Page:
GMB’s Adil Ray slaps down Google boss in fiery tax row: ‘You will do things to avoid it’

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Vice President and MD of Google UK & Ireland Ronan Harris joined Charlotte Hawkins and Adil Ray on Good Morning Britain today to discusses how they are supporting local businesses throughout lockdown. However, the presenters were keen to find out what Ronan thought about accusations Google isn’t paying enough corporation tax and wanted to know if Ronan felt it was “fair”.

“According to the filing with Companies House, Google UK Limited posted revenue of £1.6billion for the year to the 30 June 2019, that was £193million on the previous year but you paid in corporation tax £43million less than the year before,” Charlotte stated.

“That’s the equivalent of 2.73 percent of your revenue in corporation tax. That’s not a fair amount is it to support the country?”

Ronan replied: “So Charlotte, like any business, our revenues and our profits go up and down so that’s accounting for some of the variation in those figures but the broader debate around tax, I want to be very clear, we pay all of the tax we are required to pay in the United Kingdom but there is a global conversation around the taxation of digital companies.

“When you look at Google’s total global tax, we pay around the same amount as other companies of our size across all industries but I think the bone of contention is a vast majority of that tax is paid in California where our headquarters is.

“The conversation between international governments at the moment is ‘Is there a fair apportionment of that tax so more of it is paid, not in California, but in the countries where we are doing lots of business.

“That is a process which is happening with the OECD, we’re huge supporters of that process but it’s for international governments to sit down and agree what they would be.”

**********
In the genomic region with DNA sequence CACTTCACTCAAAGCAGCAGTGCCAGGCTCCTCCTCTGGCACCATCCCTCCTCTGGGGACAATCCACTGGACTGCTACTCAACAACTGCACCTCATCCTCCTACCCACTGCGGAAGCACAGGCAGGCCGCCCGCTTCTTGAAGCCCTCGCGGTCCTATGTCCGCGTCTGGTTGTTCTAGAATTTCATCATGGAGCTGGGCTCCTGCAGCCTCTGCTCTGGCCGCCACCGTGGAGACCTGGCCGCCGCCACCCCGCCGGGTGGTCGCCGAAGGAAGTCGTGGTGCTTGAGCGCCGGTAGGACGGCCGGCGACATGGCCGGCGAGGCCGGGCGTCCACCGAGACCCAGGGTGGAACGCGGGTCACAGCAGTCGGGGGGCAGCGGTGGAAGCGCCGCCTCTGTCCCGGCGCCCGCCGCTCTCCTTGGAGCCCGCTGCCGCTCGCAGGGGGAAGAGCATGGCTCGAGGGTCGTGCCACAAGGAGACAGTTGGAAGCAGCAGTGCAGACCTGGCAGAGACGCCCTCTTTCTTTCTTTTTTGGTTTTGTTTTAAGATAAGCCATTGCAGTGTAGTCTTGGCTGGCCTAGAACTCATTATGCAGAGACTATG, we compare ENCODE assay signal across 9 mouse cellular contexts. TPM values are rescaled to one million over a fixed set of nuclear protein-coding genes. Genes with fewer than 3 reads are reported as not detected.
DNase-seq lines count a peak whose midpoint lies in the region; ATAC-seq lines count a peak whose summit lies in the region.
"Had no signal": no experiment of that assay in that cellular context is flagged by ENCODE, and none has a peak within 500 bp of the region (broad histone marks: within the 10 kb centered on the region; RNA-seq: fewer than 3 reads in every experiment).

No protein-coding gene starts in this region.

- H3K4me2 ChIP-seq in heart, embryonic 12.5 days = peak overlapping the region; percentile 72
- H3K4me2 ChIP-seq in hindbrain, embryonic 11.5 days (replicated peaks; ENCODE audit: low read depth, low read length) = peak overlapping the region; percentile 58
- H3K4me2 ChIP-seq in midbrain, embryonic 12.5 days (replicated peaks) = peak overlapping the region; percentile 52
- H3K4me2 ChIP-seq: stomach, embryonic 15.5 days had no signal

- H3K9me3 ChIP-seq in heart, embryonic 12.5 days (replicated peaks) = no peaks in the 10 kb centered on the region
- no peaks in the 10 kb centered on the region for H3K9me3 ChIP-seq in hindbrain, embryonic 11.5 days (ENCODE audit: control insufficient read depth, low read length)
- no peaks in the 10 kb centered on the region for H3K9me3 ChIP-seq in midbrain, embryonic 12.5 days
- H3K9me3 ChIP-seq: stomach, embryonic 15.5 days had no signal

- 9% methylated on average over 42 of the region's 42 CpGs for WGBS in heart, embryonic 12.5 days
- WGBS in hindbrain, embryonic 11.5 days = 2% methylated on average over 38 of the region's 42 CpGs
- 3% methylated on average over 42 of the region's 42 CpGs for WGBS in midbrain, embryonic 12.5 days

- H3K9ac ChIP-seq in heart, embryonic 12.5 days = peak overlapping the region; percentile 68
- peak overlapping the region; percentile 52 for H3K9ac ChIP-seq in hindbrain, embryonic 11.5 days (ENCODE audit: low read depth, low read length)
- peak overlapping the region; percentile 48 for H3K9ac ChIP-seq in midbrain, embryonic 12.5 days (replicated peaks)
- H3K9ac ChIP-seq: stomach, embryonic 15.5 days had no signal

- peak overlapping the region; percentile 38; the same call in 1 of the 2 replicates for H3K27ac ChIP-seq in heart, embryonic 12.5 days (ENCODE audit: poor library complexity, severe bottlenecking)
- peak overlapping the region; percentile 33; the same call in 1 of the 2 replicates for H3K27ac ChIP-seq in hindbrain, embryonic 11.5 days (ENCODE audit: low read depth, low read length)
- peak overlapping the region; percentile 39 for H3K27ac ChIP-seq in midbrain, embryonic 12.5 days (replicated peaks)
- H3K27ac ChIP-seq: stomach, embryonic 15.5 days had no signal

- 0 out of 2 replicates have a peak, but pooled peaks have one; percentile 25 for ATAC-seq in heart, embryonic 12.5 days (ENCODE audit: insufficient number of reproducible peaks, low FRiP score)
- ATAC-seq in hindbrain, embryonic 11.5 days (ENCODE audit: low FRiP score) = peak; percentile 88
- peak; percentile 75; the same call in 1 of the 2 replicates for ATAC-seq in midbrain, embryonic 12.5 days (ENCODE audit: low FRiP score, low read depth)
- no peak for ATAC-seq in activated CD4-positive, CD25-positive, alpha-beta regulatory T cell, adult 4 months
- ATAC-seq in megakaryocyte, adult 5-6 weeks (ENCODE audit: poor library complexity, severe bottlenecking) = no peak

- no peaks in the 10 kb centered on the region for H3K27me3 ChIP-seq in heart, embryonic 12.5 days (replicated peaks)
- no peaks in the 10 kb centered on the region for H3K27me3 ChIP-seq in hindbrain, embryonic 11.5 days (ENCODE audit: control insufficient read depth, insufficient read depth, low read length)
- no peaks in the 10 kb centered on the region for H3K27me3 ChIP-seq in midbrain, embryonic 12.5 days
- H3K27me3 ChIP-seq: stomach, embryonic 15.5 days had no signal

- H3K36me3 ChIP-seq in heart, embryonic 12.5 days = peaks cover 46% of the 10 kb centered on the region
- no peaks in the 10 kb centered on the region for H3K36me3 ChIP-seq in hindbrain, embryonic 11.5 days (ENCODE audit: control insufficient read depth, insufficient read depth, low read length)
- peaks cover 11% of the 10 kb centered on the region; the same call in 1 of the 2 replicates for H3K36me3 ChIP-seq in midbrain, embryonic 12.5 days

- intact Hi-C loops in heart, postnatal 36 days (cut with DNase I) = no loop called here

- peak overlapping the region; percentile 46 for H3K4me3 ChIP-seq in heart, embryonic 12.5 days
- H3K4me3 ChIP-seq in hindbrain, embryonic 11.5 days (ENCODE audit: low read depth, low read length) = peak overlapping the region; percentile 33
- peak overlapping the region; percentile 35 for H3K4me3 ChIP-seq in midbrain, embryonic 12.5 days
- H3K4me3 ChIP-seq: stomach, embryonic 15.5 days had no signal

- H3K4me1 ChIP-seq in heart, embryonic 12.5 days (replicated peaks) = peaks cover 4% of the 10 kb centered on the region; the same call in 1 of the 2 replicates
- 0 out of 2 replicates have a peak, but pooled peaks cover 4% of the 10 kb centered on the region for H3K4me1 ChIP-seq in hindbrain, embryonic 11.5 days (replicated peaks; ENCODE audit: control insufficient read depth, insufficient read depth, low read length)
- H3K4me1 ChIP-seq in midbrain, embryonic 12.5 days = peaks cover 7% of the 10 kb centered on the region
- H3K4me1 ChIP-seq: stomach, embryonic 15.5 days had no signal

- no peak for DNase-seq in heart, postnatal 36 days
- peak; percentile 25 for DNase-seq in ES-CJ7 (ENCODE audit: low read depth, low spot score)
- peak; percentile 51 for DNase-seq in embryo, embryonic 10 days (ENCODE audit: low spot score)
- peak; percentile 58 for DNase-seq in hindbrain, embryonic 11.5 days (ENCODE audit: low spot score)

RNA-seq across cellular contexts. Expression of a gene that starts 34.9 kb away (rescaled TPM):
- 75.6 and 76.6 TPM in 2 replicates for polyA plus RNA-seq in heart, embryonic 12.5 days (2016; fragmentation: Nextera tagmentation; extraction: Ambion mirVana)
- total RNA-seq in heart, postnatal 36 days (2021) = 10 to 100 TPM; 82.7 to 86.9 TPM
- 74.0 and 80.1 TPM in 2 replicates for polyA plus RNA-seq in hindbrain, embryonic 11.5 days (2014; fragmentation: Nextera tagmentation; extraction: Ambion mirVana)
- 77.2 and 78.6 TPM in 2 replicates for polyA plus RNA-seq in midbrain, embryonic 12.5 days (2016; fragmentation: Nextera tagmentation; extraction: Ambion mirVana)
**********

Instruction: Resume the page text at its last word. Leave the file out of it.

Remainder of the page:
Adil chipped in to ask: “So to get this clear then, the official line then as the Vice President of Google UK, you are happy to pay and you want to pay more tax because that is the right thing to do but it’s up to governments to tell you how much?”

“Yeah we will always pay the tax we are required to pay in the UK and that is a matter for the UK government to set but the job that as to be done amongst international governments is to agree how the apportionment of our global tax is divided,” Ronan responded.

Charlotte later added: “I’m sure the small business that you’re helping who have to pay 20 percent corporation tax will be looking at you thinking you should be doing the same. They’ll be thinking it’s unfair that situation is in place at the moment.”

“And again, I don’t set the rules for what taxes are required and that’s a job for the Treasury and the government to undertake,” Ronan explained. “But we will always pay what we are required. We have always done that and we always will do that.

“The UK is a really hugely important market to us, it’s a really advance digital economy, very often we see some of the new trends in digital behaviour happen first in the UK.

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“Very often the new ideas we see on how to service businesses and consumers around the world are thought of here first. So we want to continue to be a huge supporter of the UK market and UK businesses the length and breadth of the country.”

Adil hit back: “Look you say you will do what the government requires but you will also do things to try and avoid it.

“You’re in Dublin, that’s where your head offices are, where you can pay slightly lower taxes, if you pay any taxes at all.

“But I just wanted to be absolutely clear, if a government decided tomorrow that Google should be paying 20 percent tax, you will abide by that.”

“We will always pay the tax the government requires, absolutely,” Ronan confirmed.

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Talking about how Google UK is helping small businesses, Ronan also explained: “What we want to do is help connect those businesses to their consumers in their local community and make that business transaction a lot easier.

“So we’re putting this new site up and running in the next few weeks so business owners can very easily update their information that consumers can very easily find.

“It’s a free service and we’re also encouraging consumers to go out and write reviews about those businesses they are engaging with.

“We’ve also seen lots and lots of love letters starting to be posted online by consumers about the businesses that have really helped them out during lockdown and we want to really support that conversation.

“So, it is an opportunity for the nation to talk about that local store that’s really helped them out during this lockdown period.”

Good Morning Britain airs weekdays on ITV at 6am.

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